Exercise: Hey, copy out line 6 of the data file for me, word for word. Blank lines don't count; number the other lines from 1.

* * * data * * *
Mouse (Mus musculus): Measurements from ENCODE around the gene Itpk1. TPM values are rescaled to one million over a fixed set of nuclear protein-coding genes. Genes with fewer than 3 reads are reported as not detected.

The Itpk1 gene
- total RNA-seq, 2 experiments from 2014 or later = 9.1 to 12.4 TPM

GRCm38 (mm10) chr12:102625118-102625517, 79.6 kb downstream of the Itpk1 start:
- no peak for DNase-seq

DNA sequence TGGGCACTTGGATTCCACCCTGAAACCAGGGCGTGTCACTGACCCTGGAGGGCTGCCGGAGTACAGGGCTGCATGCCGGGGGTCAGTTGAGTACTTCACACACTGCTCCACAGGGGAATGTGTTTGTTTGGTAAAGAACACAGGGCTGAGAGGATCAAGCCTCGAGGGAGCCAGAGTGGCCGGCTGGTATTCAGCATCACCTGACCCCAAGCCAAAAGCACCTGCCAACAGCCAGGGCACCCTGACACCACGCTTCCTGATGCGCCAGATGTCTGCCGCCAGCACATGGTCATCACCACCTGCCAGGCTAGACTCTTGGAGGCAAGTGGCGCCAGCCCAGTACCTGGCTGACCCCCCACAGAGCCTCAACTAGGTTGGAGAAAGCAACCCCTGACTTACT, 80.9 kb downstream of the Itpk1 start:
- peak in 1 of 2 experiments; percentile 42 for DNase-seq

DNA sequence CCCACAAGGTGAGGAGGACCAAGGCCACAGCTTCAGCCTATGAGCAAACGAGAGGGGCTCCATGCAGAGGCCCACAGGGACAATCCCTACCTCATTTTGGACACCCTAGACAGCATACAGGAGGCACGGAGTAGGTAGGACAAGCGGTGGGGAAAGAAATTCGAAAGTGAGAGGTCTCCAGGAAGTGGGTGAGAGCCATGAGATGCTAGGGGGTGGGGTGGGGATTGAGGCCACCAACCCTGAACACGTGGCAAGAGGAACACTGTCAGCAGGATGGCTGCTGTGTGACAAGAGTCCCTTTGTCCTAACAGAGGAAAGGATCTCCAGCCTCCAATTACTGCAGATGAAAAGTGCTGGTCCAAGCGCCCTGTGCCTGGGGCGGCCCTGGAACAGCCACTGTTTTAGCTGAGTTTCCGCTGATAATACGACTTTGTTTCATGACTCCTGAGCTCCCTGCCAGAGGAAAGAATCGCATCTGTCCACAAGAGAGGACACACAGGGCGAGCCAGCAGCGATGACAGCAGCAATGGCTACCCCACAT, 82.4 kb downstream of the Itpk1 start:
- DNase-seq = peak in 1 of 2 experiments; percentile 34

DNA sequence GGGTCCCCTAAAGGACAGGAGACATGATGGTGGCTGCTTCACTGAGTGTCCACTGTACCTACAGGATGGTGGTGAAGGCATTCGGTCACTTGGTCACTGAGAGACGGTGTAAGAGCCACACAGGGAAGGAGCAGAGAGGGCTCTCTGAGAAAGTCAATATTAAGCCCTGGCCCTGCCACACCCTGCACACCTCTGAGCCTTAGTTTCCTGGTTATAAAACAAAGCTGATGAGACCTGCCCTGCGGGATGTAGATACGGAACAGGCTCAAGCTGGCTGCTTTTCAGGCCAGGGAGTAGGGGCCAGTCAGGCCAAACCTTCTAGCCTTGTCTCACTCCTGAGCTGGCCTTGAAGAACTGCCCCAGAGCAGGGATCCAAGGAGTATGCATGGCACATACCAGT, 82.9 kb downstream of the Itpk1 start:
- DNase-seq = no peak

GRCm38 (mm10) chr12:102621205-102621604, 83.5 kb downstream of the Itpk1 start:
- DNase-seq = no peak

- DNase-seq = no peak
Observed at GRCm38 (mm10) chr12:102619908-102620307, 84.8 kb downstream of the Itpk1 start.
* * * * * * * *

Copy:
DNA sequence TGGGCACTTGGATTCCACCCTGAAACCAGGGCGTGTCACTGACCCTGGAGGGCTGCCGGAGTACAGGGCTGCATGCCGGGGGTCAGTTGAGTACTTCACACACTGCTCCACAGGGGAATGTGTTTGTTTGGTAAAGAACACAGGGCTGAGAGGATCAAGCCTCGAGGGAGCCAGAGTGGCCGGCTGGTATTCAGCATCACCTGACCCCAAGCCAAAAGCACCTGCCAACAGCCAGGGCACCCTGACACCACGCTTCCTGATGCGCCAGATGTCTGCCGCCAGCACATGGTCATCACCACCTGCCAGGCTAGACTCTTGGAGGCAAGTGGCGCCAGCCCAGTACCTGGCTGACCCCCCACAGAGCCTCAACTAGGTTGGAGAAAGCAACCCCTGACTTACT, 80.9 kb downstream of the Itpk1 start: